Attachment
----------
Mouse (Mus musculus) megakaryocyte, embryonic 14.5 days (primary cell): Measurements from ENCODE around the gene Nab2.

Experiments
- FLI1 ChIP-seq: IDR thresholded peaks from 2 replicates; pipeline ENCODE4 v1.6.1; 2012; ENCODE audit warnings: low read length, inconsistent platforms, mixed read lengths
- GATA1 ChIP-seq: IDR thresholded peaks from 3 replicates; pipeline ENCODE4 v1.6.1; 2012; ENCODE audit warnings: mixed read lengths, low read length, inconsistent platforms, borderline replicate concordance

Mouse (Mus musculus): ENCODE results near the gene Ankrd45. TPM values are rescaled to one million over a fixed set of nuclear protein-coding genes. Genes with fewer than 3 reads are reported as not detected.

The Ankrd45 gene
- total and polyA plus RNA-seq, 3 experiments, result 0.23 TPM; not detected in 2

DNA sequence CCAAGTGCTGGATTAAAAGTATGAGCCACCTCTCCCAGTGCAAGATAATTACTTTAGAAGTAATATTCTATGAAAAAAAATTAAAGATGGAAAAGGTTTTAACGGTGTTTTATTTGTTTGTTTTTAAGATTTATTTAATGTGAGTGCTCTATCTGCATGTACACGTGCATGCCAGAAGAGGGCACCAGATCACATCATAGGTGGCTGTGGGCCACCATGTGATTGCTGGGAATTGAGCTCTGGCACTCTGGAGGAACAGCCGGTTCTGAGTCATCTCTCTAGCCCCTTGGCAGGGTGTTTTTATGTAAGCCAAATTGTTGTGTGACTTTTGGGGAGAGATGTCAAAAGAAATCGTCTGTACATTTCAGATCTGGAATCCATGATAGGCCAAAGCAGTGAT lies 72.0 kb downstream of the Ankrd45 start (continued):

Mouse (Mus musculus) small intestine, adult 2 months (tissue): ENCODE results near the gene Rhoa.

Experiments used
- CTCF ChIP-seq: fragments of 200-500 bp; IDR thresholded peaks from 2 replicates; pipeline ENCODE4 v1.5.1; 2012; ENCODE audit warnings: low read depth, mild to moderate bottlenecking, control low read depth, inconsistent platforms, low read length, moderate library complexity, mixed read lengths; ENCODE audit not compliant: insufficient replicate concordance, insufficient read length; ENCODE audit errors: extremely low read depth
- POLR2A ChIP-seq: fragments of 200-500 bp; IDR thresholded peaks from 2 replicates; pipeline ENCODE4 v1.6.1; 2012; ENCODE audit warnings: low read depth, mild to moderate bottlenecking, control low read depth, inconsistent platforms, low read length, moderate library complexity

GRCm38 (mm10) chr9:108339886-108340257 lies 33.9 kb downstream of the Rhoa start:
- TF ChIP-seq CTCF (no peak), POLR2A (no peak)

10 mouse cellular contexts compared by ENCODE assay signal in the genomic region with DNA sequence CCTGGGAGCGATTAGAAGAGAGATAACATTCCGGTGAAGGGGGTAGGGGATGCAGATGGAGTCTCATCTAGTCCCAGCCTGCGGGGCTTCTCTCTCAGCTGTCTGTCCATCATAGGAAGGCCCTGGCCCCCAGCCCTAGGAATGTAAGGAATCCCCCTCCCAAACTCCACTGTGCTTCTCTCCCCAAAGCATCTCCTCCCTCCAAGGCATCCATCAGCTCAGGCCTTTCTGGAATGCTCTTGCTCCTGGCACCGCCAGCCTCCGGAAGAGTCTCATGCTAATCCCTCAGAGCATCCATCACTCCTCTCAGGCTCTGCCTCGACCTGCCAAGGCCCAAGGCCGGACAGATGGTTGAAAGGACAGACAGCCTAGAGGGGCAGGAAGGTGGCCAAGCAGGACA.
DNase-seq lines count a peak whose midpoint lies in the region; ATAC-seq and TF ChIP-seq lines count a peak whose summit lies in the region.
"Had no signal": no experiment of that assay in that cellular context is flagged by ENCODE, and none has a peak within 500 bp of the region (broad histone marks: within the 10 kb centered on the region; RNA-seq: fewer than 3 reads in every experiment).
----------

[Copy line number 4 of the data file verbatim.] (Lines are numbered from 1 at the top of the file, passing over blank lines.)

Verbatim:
- GATA1 ChIP-seq: IDR thresholded peaks from 3 replicates; pipeline ENCODE4 v1.6.1; 2012; ENCODE audit warnings: mixed read lengths, low read length, inconsistent platforms, borderline replicate concordance